Hazing News

Mendez was unresponsive and past saving when brought to ER: News report from Philippines

NBI to summon UP hazing victim’s fratmates, doctors


The National Bureau of Investigation (NBI) yesterday said it would summon five more individuals who may yield essential information on the case of the murdered University of the Philippines (UP) student, believed to have died by hazing.

Among those who will be sent subpoenas by the NBI’s Anti-Terrorism Division (ATD) are Dr. Francisco Cruz, Dr. Daphne Gascon, Dolores Geronimo, Ariel Paolo Ante, Fuzzy Clemente and Rina Reyes.

Cruz, a medical consultant, was the one who brought victim Cris Anthony Mendez to the Veterans Memorial Medical Hospital (VMMC) while Gascon was the physician who attended to the victim.

Geronimo, VMMC administrative officer, and the victim’s schoolmates Ante, Clemente and Reyes, will also be called to shed light on the case.

The bureau earlier sent a subpoena to a certain Jonathan Garduce, who yesterday appeared before the NBI.

Garduce is the security guard on duty at the VMMC when Mendez was brought to the hospital during the early morning of Aug. 27.

According to Garduce, around 1:08 a.m., Cruz, along with his son, arrived aboard a Toyota Innova car with license plate SAB-393 and immediately brought Mendez to the hospital’s emergency room.

Minutes later, three more cars arrived at the hospital: an Isuzu Trooper, a Toyota Corolla with license plate WGL-515 and another Isuzu car with license plate XAS-548.

Garduce said those who rode the cars met with Cruz and talked to him before leaving at 2:10 a.m.

At this point, the security guard said he noted Cruz looked “restless and troubled” as the doctor frequently went in and out the hospital.

Around 2:30 a.m., Cruz left the hospital but went back 45 minutes later.

By 4 a.m., an L300 van from the St. Peter Memorial Chapel arrived at the hospital to take the body of Mendez.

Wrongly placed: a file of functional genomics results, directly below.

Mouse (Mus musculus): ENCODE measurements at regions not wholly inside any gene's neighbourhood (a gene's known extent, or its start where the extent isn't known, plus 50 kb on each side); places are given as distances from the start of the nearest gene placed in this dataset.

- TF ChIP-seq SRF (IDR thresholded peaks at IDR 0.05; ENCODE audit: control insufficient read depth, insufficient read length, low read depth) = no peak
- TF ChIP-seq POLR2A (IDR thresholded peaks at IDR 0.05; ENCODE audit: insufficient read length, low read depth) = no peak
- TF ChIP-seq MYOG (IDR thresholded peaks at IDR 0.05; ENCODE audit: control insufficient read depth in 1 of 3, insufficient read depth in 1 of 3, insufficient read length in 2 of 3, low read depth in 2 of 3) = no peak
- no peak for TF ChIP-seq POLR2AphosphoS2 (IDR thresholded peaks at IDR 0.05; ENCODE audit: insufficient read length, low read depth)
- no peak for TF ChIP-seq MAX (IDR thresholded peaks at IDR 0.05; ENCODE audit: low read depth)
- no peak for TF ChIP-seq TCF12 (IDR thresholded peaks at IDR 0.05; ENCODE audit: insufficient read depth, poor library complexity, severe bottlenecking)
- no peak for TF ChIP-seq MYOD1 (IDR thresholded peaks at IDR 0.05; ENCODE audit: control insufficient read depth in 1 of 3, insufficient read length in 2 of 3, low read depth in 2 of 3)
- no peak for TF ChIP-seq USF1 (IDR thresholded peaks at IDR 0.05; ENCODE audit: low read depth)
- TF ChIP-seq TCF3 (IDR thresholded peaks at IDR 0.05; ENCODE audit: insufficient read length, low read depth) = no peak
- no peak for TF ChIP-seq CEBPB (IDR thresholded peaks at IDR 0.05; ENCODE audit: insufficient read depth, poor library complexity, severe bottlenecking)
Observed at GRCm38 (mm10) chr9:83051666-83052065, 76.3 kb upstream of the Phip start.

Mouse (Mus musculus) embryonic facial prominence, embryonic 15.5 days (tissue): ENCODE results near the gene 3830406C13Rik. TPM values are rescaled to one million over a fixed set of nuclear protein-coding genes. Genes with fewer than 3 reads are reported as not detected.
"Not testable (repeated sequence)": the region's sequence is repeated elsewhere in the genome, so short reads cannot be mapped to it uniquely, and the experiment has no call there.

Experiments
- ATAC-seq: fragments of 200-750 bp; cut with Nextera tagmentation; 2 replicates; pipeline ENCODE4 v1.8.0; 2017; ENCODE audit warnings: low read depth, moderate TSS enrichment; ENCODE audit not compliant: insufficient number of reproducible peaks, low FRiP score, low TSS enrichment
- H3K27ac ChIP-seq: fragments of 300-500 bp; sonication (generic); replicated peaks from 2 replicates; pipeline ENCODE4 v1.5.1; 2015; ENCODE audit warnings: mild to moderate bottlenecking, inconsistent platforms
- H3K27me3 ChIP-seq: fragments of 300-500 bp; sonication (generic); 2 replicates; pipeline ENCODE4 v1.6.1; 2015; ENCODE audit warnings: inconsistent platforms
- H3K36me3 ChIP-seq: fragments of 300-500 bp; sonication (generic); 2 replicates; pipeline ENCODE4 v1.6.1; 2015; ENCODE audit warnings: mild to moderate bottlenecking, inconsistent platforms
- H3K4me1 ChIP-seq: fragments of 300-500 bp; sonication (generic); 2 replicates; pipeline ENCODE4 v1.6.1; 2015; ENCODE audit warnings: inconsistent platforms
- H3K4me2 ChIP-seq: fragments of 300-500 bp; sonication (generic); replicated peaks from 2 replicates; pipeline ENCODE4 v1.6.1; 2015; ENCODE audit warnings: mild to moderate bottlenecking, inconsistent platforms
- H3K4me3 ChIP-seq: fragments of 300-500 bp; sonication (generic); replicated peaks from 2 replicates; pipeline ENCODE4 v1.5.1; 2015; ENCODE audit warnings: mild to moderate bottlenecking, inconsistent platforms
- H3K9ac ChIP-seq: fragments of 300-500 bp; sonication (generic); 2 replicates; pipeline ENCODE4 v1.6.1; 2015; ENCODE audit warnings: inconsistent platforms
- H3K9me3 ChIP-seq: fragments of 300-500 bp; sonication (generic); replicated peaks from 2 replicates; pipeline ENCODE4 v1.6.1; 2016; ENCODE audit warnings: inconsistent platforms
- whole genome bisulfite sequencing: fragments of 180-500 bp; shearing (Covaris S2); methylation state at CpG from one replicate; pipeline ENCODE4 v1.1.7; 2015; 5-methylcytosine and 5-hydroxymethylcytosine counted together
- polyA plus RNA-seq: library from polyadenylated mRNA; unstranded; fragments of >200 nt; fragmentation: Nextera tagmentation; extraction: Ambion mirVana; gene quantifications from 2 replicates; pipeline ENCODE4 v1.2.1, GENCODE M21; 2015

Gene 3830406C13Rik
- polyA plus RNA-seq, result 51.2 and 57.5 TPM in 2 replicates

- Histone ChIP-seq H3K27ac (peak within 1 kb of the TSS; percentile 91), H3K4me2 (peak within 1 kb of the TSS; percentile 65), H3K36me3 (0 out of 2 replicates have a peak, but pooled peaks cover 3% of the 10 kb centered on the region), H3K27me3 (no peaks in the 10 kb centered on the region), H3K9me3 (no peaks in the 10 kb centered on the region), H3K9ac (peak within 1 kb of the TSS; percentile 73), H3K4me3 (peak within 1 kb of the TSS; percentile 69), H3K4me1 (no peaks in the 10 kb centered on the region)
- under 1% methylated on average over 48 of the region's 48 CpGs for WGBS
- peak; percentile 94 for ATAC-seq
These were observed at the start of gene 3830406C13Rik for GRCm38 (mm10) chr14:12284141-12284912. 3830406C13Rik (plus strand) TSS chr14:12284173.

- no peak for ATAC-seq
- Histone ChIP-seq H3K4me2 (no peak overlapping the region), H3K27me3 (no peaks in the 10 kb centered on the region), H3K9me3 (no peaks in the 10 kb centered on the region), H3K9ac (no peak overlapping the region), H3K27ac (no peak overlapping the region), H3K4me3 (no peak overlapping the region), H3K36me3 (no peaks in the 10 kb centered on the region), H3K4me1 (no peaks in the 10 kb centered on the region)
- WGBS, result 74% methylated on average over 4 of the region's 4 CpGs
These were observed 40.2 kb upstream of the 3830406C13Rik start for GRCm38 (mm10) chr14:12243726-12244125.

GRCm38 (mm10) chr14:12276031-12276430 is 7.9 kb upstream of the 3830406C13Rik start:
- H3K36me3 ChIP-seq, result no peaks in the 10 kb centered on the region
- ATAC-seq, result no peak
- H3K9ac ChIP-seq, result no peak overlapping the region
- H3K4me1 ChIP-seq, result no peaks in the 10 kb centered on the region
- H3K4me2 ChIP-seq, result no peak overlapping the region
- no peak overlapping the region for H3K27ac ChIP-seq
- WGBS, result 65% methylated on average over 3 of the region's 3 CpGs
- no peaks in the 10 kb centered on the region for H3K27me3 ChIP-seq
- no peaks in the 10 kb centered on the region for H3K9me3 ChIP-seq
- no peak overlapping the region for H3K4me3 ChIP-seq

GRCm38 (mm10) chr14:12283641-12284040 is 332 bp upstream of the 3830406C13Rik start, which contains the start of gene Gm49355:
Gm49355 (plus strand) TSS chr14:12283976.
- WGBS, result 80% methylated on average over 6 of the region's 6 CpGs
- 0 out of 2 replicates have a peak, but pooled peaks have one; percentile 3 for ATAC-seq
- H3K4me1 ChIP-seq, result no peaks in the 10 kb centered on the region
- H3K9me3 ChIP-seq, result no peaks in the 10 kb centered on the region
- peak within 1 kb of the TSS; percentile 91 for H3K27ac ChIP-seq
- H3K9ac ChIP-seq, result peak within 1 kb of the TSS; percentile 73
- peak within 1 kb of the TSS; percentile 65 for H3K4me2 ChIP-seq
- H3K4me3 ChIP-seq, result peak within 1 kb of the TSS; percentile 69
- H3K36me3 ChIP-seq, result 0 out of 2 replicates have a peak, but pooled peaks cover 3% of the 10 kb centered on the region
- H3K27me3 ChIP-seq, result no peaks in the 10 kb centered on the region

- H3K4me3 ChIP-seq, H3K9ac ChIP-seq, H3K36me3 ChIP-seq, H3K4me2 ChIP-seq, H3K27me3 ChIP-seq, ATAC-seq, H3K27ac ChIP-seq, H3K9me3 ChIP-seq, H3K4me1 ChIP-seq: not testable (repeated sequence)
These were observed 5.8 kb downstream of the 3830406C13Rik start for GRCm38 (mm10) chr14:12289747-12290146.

Garduce, whose duty at the VMMC is from 11 p.m. to 7 a.m., said he even took a glance at the body’s release papers which bore the name “Mark Anthony Mendez,” not “Cris Anthony Mendez.”

The NBI has recently stepped into the case of Mendez after the victim’s grandfather sought the help of the bureau’s National Capital Region (NCR) office.

The NBI’s NCR and ATD said they are now coordinating with the Quezon City Police District and with the officials of UP regarding the case.

Mendez, a 20-year-old graduating student, was declared dead-on-arrival at the VMMC.

Reports said the victim was already pale and unresponsive when he brought to the hospital and that he had bruises all over his body, particularly on the back of his arms and thighs.

Meanwhile, earlier news reports said Cruz has a son named “Miko” who studies law in UP and is reportedly a Sigma Rho fraternity member.

The NBI said through the statements of the victim’s friends in the university’s National College of Public Administration and Governance and his co-fraternity members, they would be able to determine if Mendez indeed died because of initiation procedures to the Sigma Rho fraternity.

Rommel C. Lontayao

By Hank Nuwer

Journalist Hank Nuwer is the Alaska author of Hazing: Destroying Young Lives; Broken Pledges: The Deadly Rite of Hazing, High School Hazing, Wrongs of Passage and The Hazing Reader. In April of 2024, the Alaska Press Club awarded him first place in the Best Columnist division and Best Humorist, second place.

He has written articles or columns on hazing for the Sunday Times of India, Toronto Globe & Mail, Harper's Magazine, Orlando Sentinel, The Chronicle of Higher Education and the New York Times Sunday Magazine. His current book is Hazing: Destroying Young Lives from Indiana University Press. He is married to Malgorzata Wroblewska Nuwer of Warsaw, Poland and Fairbanks, Alaska. Nuwer is a former columnist for the Greenville (Ohio)Early Bird and former managing editor of the Fairbanks Daily News-Miner in Alaska.
Nuwer was named the Ohio Society of Professional Journalists columnist of the year in 2021 for his “After Darke” column in the Early Bird. He also won third place for the column in 2022 from the Indiana chapter of the Society of Professional Journalists. He and his wife Gosia, recently of Union City, Ind., have owned 20 acres in Alaska for many years. “The move is a sort-of coming home for us,” said Nuwer. As a journalist, he’s written about the Alaskan Iditarod sled-dog race and other Alaska topics. Read his musings in his blog at Real Alaska Daily-- and in his weekly column "Far from Randolph" in the Winchester Star-Gazette of Randolph County, Indiana.

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